CBLDF Urges Objectivity for Highland Park School Board

As the Dallas-area Highland Park Independent School District continues to deal with parental complaints about certain books approved for classroom use, CBLDF yesterday joined the National Coalition Against Censorship and five other free speech organizations to send a letter urging the school board and superintendent to make decisions “based solely on sound educational grounds” rather than trying to appease anyone.

The controversy started during the summer months, when some parents shared out-of-context excerpts from books on the district’s approved reading list via social media. Tensions were high by the time school resumed this fall, and Superintendent Dawson Orr suspended seven books from the curriculum despite the fact that only one–Garth Stein’s The Art of Racing in the Rain–had a formal challenge against. Orr quickly reversed the mass suspension when other parents and students protested.

That doesn’t mean that Highland Park students’ freedom to read is assured, however; last month NCAC organizational members sent a letter objecting to a proposed flagging and rating system to identify books with “potentially objectionable content.” The American Library Association also took exception to the proposed misuse of its annual lists of the top ten banned and challenged books. The school board has not yet voted on the flagging proposal or on the challenge to The Art of Racing in the Rain, which is currently being reviewed by a reconsideration committee made up of teachers, librarians, parents, and students.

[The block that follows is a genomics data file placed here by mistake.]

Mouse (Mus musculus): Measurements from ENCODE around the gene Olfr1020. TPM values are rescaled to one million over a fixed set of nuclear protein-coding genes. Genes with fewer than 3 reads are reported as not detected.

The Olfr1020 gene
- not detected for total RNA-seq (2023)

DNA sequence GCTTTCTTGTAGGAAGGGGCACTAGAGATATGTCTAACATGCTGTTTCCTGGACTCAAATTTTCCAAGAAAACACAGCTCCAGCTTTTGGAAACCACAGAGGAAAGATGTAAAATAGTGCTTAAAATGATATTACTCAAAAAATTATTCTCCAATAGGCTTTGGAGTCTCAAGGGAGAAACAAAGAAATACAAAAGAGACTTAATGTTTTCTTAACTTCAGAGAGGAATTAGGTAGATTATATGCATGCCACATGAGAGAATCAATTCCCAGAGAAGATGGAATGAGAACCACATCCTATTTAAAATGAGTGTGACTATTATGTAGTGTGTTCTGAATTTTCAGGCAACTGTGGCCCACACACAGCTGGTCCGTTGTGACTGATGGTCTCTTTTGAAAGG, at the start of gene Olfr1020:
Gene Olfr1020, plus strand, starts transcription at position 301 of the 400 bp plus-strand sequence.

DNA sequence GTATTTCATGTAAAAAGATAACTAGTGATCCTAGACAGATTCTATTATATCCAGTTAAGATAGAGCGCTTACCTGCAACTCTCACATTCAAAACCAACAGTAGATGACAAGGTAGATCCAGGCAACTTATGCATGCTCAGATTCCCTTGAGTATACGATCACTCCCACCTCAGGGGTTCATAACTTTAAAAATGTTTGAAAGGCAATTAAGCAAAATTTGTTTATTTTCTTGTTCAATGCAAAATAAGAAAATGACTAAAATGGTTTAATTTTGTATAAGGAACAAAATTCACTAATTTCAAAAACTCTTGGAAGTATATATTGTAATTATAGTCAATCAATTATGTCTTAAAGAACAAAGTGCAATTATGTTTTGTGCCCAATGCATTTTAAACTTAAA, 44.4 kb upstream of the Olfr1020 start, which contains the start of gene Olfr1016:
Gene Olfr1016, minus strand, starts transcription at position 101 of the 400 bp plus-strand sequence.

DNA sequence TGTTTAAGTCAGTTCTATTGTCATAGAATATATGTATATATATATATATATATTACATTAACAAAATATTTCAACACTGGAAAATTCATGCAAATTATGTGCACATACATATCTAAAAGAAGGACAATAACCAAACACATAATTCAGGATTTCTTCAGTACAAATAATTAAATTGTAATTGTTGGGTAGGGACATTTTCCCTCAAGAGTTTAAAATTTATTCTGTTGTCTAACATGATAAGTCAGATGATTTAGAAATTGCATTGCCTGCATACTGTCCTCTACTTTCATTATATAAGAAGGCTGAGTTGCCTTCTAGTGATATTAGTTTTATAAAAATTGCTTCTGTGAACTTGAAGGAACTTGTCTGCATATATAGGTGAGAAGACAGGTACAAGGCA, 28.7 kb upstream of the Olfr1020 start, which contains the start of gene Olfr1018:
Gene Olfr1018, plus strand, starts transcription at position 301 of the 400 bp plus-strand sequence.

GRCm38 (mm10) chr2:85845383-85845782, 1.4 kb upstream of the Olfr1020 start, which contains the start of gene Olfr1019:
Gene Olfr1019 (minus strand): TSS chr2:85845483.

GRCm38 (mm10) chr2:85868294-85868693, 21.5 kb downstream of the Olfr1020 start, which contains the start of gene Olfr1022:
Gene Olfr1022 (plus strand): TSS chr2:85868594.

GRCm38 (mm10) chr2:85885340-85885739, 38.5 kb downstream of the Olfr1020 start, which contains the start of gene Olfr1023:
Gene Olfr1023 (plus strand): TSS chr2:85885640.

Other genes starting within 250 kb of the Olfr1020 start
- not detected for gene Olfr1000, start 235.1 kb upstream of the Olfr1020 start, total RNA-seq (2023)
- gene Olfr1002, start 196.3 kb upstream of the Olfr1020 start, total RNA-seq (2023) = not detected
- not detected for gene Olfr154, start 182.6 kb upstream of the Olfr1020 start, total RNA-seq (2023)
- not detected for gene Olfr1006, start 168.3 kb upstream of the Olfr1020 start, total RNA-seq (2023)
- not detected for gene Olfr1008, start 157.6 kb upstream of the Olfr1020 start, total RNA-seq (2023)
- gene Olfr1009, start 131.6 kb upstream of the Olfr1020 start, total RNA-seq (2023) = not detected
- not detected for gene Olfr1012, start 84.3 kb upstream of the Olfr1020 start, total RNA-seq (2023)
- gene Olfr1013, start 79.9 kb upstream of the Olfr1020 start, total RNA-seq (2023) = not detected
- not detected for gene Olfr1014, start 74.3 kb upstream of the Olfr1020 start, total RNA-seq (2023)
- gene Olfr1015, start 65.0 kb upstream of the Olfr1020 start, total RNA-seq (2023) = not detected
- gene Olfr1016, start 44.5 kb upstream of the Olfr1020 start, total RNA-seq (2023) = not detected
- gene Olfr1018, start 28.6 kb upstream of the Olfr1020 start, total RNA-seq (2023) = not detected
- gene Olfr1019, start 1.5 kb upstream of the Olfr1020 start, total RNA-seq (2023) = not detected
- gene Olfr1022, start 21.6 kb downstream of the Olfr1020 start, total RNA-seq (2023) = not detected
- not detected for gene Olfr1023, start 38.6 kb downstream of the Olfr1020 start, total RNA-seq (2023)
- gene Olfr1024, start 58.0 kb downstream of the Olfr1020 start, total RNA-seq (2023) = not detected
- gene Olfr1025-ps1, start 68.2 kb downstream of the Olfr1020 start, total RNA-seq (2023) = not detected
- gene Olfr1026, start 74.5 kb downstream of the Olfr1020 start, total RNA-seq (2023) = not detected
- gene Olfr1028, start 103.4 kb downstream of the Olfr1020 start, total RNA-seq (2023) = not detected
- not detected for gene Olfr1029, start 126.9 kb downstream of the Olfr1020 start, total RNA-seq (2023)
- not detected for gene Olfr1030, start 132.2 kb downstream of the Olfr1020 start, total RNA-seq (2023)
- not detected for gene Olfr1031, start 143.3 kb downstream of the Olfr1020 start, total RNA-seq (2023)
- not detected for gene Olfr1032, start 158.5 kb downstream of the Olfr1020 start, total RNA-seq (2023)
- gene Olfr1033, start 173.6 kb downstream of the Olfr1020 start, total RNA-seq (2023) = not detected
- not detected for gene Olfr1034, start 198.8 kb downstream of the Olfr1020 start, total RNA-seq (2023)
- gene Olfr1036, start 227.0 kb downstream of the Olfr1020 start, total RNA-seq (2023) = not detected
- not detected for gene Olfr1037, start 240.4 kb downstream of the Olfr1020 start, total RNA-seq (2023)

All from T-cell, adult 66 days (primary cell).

In the second letter sent in advance of the next board meeting tonight, NCAC organizational members pointed out that the best way to end the debate is to “adopt policies and procedures that make it clear that curricular decisions will be based solely on educational grounds, not on the opinions or preferences of any individual or group.” In fact, the district already has such policies in place and only needs to follow them:

While parents have a right to ‘raise an objection to an instructional resource used in a school’s educational program,’ (Guiding Principles, EFA [LOCAL]), that is as far as their rights extend. ‘There is no requirement that the Board negotiate or even respond to complaints. However, the Board must stop, look, and listen and must consider the petition, address, or remonstrance.’ (Public Complaints, GF [LEGAL]). In addition, the policy makes it clear that ‘[a] parent’s ability to exercise control over reading, listening, or viewing matter extends only to his or her own children.’ The plain import of these policies is that parents are entitled to object and request accommodations for their own children, but they have no right to demand changes in the curriculum that would affect the education of other students.

Watch this space for news of the board’s actions tonight, and check out the full letter below:


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Contributing Editor Maren Williams is a reference librarian who enjoys free speech and rescue dogs.